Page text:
Market research important to recruiting efforts, too
OCTOBER 17, 2011 – Businesses can apply the same marketing tactics they use for investigating the needs of their customers when they are trying to bring on new employees. Those that fail to conduct market research and use insight to craft better strategies for drawing top talent may end up with fewer options when it’s time to hire.
As John Sullivan writes for Ere.net, “recruiting is just sales with a crummy budget,” and the only difference is that sales people try to understand their target audience, while recruiters often don’t. In addition to finding out what the expectations and needs of the workforce may be – with surveys and interviews that determine the optimal place for posting job listings – employers should also try a “databased approach” and market segmentation, Sullivan says.
He explains that companies can break up the group of potential hires into the “top performers and innovators” and all the rest, and determine how the two types of prospective employees’ expectations differ. With the databased approach, they may also be able to decipher what drives a person to make the decision to apply for or take a job by conducting online panels or focus groups of people who aren’t seeking employment.
“Assuming that everyone within a 20-year generation that lives in any country of the world can be attracted using the same recruiting approach is simply silly,” Sullivan says, adding that conducting the research can also inform how the job should be structured to really engage the worker. “Without market research, you can only rely on trial and error to fully understand these changing expectations.”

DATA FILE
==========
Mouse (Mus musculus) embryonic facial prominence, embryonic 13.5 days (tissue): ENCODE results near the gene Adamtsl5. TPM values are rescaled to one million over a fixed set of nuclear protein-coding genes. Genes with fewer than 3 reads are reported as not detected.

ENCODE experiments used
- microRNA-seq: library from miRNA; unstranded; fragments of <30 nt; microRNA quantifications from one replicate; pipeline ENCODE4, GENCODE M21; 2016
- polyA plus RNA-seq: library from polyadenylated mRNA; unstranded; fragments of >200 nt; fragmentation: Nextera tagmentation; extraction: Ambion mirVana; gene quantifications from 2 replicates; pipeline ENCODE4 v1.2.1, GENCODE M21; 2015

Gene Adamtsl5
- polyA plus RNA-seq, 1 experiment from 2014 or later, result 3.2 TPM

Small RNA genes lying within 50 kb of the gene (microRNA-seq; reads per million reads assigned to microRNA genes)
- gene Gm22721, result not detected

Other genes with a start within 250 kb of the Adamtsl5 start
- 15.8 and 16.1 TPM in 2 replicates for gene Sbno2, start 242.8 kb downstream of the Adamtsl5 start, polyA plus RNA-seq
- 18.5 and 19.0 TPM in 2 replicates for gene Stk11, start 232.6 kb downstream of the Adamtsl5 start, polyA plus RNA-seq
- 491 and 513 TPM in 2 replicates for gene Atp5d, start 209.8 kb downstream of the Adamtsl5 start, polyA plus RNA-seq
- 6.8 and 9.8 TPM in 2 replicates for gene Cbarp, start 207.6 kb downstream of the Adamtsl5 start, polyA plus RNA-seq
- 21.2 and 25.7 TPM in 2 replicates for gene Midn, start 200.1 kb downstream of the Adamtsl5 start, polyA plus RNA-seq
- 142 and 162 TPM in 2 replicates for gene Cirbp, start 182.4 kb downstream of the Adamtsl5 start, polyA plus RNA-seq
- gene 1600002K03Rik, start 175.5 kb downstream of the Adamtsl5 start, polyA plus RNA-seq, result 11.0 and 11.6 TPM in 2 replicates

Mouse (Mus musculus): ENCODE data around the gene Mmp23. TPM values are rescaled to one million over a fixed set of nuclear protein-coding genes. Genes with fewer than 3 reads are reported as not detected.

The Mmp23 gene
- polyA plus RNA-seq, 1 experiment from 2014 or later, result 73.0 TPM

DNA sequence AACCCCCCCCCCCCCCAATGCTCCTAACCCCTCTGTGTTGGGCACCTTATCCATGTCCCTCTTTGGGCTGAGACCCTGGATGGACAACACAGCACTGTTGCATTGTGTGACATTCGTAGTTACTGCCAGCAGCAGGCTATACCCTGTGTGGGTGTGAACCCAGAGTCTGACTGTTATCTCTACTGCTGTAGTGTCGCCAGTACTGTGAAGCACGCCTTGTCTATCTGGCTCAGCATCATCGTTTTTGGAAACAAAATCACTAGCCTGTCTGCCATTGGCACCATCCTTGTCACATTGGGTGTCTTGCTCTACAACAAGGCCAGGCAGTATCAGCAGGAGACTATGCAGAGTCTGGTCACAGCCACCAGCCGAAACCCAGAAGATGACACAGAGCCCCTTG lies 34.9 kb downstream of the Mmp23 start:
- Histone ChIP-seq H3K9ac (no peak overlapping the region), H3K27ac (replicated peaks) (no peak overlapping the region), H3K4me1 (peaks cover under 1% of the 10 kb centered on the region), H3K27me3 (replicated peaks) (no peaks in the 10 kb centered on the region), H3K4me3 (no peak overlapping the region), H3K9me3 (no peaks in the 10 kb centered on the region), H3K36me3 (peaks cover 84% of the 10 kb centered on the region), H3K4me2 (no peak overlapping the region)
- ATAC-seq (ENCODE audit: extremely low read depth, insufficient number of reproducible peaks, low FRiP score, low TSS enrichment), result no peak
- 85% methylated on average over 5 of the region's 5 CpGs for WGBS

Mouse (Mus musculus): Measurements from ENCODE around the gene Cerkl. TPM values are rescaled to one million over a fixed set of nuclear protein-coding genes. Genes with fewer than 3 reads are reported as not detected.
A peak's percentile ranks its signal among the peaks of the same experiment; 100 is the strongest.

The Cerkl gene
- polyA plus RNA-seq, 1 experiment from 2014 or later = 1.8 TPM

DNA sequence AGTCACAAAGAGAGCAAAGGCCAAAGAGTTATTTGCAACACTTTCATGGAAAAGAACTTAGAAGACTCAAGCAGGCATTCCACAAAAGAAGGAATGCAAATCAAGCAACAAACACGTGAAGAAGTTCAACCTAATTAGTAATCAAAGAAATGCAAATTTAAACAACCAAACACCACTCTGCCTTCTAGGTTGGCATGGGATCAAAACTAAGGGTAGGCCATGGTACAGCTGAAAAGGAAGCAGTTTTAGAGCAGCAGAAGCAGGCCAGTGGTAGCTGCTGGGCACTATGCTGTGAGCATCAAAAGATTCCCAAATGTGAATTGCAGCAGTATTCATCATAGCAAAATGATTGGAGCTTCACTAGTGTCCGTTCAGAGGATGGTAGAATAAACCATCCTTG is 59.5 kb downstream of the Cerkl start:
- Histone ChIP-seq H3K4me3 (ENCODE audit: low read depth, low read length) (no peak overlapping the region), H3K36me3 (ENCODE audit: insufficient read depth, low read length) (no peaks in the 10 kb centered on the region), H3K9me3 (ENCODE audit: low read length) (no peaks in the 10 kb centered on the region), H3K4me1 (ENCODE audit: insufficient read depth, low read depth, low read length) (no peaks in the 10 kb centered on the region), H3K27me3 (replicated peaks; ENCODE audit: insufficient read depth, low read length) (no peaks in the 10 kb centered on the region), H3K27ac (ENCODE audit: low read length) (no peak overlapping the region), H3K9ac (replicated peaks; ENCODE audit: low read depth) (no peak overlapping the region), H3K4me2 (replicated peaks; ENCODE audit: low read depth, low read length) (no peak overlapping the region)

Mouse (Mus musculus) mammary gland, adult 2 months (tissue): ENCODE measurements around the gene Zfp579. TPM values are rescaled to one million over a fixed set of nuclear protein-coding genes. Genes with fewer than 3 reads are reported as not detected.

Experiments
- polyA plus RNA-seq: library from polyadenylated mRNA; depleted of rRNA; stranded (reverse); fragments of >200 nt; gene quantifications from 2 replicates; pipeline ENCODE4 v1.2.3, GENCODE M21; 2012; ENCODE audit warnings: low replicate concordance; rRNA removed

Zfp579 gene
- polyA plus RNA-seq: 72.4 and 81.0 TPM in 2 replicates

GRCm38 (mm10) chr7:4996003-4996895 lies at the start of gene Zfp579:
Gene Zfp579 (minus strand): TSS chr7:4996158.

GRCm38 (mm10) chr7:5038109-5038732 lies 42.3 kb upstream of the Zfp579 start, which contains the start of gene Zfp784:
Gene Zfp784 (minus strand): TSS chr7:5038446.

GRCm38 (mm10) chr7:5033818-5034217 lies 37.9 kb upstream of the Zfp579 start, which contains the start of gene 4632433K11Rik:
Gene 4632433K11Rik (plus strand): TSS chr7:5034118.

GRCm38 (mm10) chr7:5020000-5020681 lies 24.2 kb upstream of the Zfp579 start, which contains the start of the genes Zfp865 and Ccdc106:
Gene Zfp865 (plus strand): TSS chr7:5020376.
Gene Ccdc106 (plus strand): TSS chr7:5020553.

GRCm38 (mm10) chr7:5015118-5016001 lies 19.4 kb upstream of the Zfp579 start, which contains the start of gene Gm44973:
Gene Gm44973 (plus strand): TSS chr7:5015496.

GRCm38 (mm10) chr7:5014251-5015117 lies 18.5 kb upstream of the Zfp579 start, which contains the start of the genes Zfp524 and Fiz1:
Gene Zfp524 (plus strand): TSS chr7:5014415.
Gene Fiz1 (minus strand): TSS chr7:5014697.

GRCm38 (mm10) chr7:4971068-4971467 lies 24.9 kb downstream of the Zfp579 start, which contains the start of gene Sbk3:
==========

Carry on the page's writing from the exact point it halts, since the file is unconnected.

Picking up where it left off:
Social media is another strategy that can cross over from the sales and promotional side of doing business to human resources and recruiting. It can be used to discover what kinds of jobs people are looking for and how they are responding to companies’ networking efforts. As Sullivan points out, there are regular additions to the suite of tools that can be used for communicating – including foursquare, Quora, Glassdoor and LinkedIn – and these websites can show a prospective employee the good as well as the bad aspects of a company. Make sure you are reaching out to recruits through their preferred channels and managing your business’ online reputation.
While the private sector added approximately 137,000 nonfarm jobs in September, unemployment has maintained a steady rate of 9.1 percent, according to the U.S. Department of Labor. With a large portion of the population out of work, many people in every industry are seeking positions, and companies may be able to refine their hiring processes by doing prior research to find the perfect employees.